Managing real estate’s $16 trillion environmental risk
Real estate investors and developers are making short-, medium- and long-term choices that are locking in environmental footprints well beyond 2050. At the same time, the recent COP26 summit in Glasgow shed additional light on environmental commitments being made by governments. With real estate representing 30% of global greenhouse gas emissions and 40% of energy consumption, buildings are very much in the sights of legislators and regulators. Regulations involving energy performance certificates (EPCs) in the UK are one of many examples.
The Pi Labs research team and I recently authored a white paper titled Real estate and environmental performance — Bridging the gap with PropTech. In it, we address some of the environmental challenges facing real estate, and how they can be managed through technology. In this article, I will discuss some of the themes, but would direct you to the report for a more comprehensive overview.
When buildings come into conflict with current and future government standards, they risk being stranded. Stranded assets are assets that have ‘suffered from premature or unanticipated write-downs, devaluations or conversions to liabilities’.¹ This is not a new phenomenon in real estate (e.g. the changing demands of occupiers can render a building obsolete), but climate risk adds an extra dimension. To put this into perspective, it is estimated that $5 trillion of commercial real estate and $16 trillion of residential real estate is exposed to environmentally-linked stranded asset risk.² Therefore, inaction in the real estate sector has both financial and environmental consequences.
The role of ESG scores
Some firms disclose their environmental performance as part of a broader sustainability effort — using a combination of environmental, social and governance (ESG) indicators to measure progress. However, ESG scores and ratings aggregate many factors, which brings into question their environmental relevance. For example, an organisation can attain a high ESG score with strong S and G components that overshadow a lack of progress in E (such as decarbonisation efforts). This is further complicated by rating systems which weigh E, S and G differently (see below graphic). PropTech can offer practitioners a solution in this area by generating, aggregating, and contextualising environmental data.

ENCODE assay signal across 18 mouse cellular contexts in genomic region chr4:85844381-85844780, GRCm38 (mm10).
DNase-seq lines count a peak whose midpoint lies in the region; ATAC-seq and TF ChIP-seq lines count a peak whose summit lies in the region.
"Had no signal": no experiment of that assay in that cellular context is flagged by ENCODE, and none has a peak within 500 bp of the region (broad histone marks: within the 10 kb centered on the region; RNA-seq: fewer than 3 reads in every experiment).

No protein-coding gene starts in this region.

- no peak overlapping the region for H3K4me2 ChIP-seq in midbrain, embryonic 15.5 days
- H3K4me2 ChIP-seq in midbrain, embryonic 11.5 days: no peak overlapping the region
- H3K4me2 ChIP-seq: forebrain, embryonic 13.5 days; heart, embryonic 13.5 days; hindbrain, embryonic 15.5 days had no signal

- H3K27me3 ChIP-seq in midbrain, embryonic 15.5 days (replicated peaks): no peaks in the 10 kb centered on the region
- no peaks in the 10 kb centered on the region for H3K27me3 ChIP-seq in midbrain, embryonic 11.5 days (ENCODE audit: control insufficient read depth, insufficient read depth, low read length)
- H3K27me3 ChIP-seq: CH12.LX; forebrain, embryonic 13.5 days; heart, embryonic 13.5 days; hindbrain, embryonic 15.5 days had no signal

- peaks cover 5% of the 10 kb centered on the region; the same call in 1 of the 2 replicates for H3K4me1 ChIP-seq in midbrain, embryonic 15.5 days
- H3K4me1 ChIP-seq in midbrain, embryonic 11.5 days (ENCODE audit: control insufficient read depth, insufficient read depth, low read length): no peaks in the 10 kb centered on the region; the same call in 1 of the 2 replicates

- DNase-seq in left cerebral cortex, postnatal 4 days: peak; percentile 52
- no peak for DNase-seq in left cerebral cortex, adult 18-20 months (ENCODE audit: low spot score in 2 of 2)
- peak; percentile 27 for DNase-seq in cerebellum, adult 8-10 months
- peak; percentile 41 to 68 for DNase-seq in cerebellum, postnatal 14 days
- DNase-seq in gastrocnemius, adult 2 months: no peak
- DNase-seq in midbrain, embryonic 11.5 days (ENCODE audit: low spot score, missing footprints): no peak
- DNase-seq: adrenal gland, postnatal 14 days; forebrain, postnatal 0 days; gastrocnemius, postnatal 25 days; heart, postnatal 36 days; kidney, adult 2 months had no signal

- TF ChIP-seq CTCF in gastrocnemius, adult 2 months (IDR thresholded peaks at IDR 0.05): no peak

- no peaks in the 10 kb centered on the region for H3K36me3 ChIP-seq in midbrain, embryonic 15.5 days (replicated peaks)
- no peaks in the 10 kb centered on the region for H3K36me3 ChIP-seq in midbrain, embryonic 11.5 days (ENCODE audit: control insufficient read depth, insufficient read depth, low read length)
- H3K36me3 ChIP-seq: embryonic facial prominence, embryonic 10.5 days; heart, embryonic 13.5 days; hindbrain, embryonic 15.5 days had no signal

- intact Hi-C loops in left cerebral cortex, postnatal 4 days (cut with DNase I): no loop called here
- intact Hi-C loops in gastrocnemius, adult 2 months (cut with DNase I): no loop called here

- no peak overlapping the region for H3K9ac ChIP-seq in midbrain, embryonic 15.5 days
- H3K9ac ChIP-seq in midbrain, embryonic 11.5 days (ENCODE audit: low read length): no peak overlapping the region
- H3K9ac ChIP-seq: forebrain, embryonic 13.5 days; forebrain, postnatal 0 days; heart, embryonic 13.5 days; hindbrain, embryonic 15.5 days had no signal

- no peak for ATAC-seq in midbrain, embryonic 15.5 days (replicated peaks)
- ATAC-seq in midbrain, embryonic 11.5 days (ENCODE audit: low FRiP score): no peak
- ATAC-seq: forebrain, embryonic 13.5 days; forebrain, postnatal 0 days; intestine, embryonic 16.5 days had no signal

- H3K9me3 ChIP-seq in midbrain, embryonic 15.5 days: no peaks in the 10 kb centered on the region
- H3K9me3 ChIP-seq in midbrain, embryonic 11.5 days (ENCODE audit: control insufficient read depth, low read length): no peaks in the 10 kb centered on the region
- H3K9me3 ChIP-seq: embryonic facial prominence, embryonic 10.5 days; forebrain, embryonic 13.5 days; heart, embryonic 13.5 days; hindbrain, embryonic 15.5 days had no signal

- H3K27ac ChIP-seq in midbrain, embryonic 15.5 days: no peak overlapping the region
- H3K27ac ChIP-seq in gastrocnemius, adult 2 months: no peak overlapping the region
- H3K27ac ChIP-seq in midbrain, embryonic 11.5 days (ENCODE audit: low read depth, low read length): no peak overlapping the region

The role of continuous improvement
Continuous improvement is a business process that identifies where the waste is hidden within an organisation and creates a system to root it out. Firmly grounded in data, the method gets people and processes across multiple departments to collaborate with each other to improve quality and satisfy customers. Regular business processes impact the environment at different times. Thus, environmental indicators can be organised into an operational sequence that is based on a firm’s regular decision-making process. Leading indicators include those that give focus and direction, such as vision, or those whose outcomes have a long duration and impact future decisions. Present or real-time indicators are those that affect real-time operational processes. Lagging indicators are the resources consumed because of operational processes, or as a necessity to achieve strategic visions.
If we bring this feedback loop into the context of PropTech, we could consider sustainable design software as involving leading indicators; building automation systems and energy management systems as examples of a real-time indicator; and a smart meter as a conduit for lagging indicators. In this scenario, technology facilitates more clarity throughout the feedback loop, further enabling continuous improvement.
Decisions for the long-, medium-, and short-term
Decisions made today will set in motion environmental externalities far beyond 2030. Some decisions, such as structural and land use, will last for decades, if not centuries. Other decisions, such as equipment selection and fit-out renovations, will last for 7 to 15 years. At the same time, managers will be making real-time decisions, whether to streamline a construction process or efficiently operate a building. For each of the three decision durations, our paper examines three common scenarios: (i) developing bare earth, (ii) acquiring a new build, or (iii) acquiring an older, existing building (see below table).
Although real estate is one of the largest consumers of environmental resources globally, it is promising that there exists a plethora of technologies and practices that can achieve net-zero carbon. Managers need to start considering and implementing these solutions today if we are to reach net-zero targets by the end of this decade. To access a more detailed outline of what actions you can take, as well as tangible case studies of others doing so successfully, feel free to download the report.
¹ Caldecott, Harnett, Cojoianu, Kok & Pfeiffer (2016) in Muldoon-Smith & Greenhalgh (2019), ‘Suspect foundations: Developing an understanding of climate-related stranded assets in the global real estate sector’, Energy Research and Social Science.
² Muldoon-Smith & Greenhalgh (2019), ‘Suspect foundations: Developing an understanding of climate-related stranded assets in the global real estate sector’, Energy Research and Social Science.
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